India on Monday hoped the international community would strike the right balance when taking a decision on meeting the energy needs of “any” country through the nuclear route. The world must take on board the country's “track record” of proliferation of nuclear technology and weapons of mass destruction, said External Affairs Minister S.M. Krishna.
“I am sure that the U.S. will constantly remember that the proliferation of nuclear weapons was because of certain indiscretions of certain countries and more particularly Pakistan and the clandestine activities which they carried on,” added Mr. Krishna.
The Minister's response came following media reports suggesting that the U.S. was “beginning to have a discussion with Pakistan” on allowing it to set up more nuclear plants to generate electricity. Pakistan like India has not signed the Nuclear Non-Proliferation Treaty and needs an exemption to joint the civil nuclear mainstream.
The government and political parties began reacting after the media quoted U.S. Ambassador to Pakistan Ann Patterson as observing that while in the U.S. “non-proliferation concerns were quite severe, I think we are beginning to pass those and this is a scenario that we are going to explore.”
However, a month before the Mumbai attacks in November 2008, then External Affairs Minister Pranab Mukherjee had favoured the U.S. cooperating with Islamabad in the civil nuclear arena. “In respect of civil nuclear cooperation between Pakistan and the U.S., we would like to encourage it as we believe every country has its right to use nuclear energy for peaceful purposes,” he had said in Washington.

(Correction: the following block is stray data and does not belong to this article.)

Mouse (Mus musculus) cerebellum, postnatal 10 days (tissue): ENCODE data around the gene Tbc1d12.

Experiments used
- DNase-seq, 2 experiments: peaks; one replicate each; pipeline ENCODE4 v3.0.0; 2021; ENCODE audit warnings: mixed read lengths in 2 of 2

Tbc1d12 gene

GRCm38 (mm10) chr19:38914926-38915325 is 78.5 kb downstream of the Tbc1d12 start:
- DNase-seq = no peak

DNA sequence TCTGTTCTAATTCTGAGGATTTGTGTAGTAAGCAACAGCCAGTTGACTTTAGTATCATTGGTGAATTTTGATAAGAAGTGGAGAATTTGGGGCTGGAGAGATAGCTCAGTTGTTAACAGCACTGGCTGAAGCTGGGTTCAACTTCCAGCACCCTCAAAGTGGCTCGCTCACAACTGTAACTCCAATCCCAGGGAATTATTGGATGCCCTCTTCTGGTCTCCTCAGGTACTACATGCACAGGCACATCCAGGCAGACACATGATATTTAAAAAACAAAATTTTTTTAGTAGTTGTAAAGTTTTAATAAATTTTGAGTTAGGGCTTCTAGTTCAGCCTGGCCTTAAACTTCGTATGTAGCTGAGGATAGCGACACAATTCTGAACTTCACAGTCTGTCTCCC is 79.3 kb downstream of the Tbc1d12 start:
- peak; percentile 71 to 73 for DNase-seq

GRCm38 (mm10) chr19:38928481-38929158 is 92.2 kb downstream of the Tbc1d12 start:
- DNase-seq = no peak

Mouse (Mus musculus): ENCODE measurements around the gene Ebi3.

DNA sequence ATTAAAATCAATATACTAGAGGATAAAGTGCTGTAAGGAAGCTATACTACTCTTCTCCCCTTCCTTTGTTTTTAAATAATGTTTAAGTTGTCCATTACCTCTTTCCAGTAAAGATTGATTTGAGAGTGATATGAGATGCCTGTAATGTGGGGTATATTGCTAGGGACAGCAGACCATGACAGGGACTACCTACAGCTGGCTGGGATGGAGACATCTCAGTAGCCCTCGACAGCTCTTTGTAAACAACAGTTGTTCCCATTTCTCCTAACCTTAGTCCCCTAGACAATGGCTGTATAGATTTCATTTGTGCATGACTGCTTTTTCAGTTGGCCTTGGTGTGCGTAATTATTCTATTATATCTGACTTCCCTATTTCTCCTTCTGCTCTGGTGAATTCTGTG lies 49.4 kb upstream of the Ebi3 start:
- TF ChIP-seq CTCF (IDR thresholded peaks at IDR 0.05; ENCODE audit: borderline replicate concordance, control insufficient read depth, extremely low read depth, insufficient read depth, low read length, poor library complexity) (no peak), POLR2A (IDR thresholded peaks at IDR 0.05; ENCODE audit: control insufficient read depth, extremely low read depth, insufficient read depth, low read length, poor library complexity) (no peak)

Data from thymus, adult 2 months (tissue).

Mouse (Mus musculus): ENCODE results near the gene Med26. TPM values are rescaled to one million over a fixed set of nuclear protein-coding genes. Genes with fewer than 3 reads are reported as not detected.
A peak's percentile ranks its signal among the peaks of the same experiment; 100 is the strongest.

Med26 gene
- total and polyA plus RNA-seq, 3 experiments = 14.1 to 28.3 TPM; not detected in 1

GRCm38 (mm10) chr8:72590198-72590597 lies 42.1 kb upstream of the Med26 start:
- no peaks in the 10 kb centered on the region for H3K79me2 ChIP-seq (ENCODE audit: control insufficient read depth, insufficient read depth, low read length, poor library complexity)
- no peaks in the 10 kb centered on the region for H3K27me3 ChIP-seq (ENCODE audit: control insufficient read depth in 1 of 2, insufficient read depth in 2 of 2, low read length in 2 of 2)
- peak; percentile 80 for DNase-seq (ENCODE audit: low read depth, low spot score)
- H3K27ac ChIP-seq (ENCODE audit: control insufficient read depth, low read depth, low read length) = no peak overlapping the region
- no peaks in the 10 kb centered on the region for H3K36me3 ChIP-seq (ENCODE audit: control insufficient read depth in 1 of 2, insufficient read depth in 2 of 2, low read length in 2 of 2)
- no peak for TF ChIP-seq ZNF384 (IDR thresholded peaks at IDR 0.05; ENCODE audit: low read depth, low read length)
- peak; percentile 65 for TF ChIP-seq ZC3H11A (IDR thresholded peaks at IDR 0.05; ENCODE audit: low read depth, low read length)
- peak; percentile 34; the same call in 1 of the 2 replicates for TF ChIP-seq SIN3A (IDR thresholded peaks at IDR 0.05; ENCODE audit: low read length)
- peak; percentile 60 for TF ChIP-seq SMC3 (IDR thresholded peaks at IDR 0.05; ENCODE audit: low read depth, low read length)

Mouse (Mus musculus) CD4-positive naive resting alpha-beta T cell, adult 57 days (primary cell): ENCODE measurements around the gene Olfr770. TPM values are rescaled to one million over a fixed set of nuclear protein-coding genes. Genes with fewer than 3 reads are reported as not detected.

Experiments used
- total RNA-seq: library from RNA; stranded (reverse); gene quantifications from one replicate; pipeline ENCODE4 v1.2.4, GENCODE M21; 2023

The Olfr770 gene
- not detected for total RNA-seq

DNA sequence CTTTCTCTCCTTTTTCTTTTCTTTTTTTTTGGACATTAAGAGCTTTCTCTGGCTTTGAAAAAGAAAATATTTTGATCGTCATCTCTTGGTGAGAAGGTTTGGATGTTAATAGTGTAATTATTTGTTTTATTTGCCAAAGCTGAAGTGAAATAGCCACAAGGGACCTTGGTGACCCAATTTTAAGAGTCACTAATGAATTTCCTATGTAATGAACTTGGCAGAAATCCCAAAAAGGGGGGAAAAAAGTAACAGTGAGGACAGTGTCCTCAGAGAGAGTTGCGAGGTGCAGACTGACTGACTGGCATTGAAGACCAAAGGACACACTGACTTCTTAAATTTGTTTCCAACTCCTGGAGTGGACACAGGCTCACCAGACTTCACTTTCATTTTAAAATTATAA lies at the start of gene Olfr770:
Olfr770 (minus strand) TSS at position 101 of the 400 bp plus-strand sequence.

The Left Parties felt India should not object to an emerging arrangement between two sovereign nations. But CPI leader D. Raja also pointed out the possibility of a ruinous nuclear race between India and Pakistan even if for peaceful activity. Bharatiya Janata Party spokesperson Tarun Vijay alleged that this development was part of Islamabad's “help me to help you” card using the Taliban to garner favours from Washington.
The Congress spokesperson Abhishek Singhvi did not want to react to an issue between two sovereign nations. Besides, “we do not know the facts officially or unofficially. We will come out with our reaction only when we get to know the facts,” he added.
Pakistan wants to expand its civil nuclear energy programme because it argues that it is low on water and has insignificant fossil fuel reserves. At a global conference on civil nuclear energy this month, Pakistani nuclear scientist and its Planning Commission Deputy Chairman Ishfaq Ahmad had assured that the civil nuclear programme would be expanded in a “responsible manner keeping in view the considerations of safety, security and appropriate safeguards.”
Dr. Ahmad also said “there was no IAEA complaint against Pakistan about safeguard violations” with regard to its two plants, one of which was over three decades old. It is also building another civil nuclear plant with China's help, which would be connected to the grid next year.